When most people think of bald cypress, they picture a plant in an arboretum or botanical garden. The bald cypress appears to be a novelty tree. Bald cypress care and its cultivars are neglected and underappreciated in the landscape, despite their durability, longevity, and overall landscape value. In Texas, bald cypress grows at elevations ranging from 989 to 1748 feet (300 to 530 meters). There have been reports of bald cypress growing in zones 5 and colder in Minnesota and New York.
It can withstand high winds, ice, and snow with little to no damage. The fresh seed cones are symmetric with a faint pinkish-green tint, and the tree itself makes a breathtakingly attractive silhouette in the winter. When a bald cypress tree is planted in or near water, it develops knees. They are irregular conical constructions that protrude above the water line or ground level around the tree. Bald cypress knees are a unique feature that is not found in any other conifer species.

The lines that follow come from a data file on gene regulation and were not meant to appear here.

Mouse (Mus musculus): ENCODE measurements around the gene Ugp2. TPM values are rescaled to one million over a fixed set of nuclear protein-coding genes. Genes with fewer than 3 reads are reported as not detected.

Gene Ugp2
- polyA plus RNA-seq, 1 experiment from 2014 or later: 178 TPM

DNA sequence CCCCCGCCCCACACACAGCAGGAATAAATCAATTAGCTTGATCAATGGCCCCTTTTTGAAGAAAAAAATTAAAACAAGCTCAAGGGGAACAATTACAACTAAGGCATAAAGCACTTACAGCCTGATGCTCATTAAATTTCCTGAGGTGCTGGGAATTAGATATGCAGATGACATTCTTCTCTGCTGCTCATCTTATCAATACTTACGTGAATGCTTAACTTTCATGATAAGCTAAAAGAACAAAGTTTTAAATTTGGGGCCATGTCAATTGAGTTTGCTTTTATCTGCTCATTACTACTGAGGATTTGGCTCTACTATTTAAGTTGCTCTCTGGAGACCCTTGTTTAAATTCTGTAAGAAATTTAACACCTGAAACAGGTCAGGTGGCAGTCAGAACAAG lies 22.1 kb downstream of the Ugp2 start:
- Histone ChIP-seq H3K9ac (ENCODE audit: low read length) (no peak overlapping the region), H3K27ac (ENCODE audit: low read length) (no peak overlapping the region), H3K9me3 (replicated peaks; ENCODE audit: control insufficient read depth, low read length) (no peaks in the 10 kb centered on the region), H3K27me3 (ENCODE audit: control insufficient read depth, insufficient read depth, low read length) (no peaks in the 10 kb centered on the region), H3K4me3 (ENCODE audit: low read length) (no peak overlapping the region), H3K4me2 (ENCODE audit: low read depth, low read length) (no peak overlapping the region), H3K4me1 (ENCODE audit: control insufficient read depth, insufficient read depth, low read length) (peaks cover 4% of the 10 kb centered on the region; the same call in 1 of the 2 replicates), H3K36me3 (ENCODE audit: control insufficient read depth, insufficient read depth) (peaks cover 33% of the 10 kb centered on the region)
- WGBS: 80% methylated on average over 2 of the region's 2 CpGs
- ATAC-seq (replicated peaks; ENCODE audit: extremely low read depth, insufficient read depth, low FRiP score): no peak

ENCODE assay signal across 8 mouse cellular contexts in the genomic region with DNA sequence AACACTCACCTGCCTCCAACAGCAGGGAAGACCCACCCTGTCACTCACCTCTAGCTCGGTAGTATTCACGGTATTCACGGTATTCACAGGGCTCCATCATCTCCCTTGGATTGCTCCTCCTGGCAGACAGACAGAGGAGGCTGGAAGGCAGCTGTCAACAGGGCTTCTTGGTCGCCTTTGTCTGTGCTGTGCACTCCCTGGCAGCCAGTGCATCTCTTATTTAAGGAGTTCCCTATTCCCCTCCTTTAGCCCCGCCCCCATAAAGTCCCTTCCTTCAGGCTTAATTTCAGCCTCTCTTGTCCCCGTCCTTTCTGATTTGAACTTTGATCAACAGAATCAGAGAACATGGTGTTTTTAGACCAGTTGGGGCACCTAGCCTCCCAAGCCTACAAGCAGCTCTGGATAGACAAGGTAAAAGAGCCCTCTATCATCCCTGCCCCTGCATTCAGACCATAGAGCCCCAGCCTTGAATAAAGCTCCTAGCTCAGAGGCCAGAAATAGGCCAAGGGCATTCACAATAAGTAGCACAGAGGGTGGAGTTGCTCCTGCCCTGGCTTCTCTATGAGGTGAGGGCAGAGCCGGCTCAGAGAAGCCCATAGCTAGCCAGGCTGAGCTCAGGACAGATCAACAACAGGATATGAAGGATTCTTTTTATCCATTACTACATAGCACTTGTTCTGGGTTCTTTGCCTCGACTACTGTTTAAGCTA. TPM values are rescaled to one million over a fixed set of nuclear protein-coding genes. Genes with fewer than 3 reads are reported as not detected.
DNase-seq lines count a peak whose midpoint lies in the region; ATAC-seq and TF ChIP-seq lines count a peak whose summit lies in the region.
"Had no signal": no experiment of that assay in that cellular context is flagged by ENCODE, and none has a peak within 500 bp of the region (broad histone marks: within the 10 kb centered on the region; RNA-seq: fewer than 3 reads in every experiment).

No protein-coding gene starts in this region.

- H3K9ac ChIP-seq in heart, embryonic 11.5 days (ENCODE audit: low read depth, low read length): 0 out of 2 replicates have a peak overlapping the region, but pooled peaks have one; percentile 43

Bald cypress growing in moist environments can become large over time, but trees living in a regular terrain can develop faster. Landscape trees will have more limbs and thus more leaves, but water-stressed trees will have fewer limbs and leaves. The origins of 'Cascade Falls' can be traced back to a New Zealand horticulturalist, Graeme Platt, and his wife. One tree, however, had a cascading growth pattern that garden visitors remarked on. 'Cascade Falls,' a bald cypress, is now widely available in the United States.
'Peve Yellow' is a yellow-needled, heavily branching tree that grows half as fast as bald cypress. Job Vergeldt prunes the branches annually to 1-2"", resulting in what she refers to as a "forest of green totem-poles." She chose a 'wettish' area of her land, but observes that given her Mediterranean climate, the trees survive with only twice-weekly drip irrigation. Pond cypress (Taxodium ascendens) has increased in favor in recent years, in part because it is smaller, narrower, and more conical than Bald Cypress. Pond cypress is less resilient than bald cypress and, unlike bald cypress, does not flourish in the Mississippi River delta.
It is a highly underutilized conifer with a magnetic drawing force that draws one's quick attention. The largest tree on the National Register of Big Trees is a 100-foot-tall tree in Bowie, Maryland, according to the National Register of Big Trees.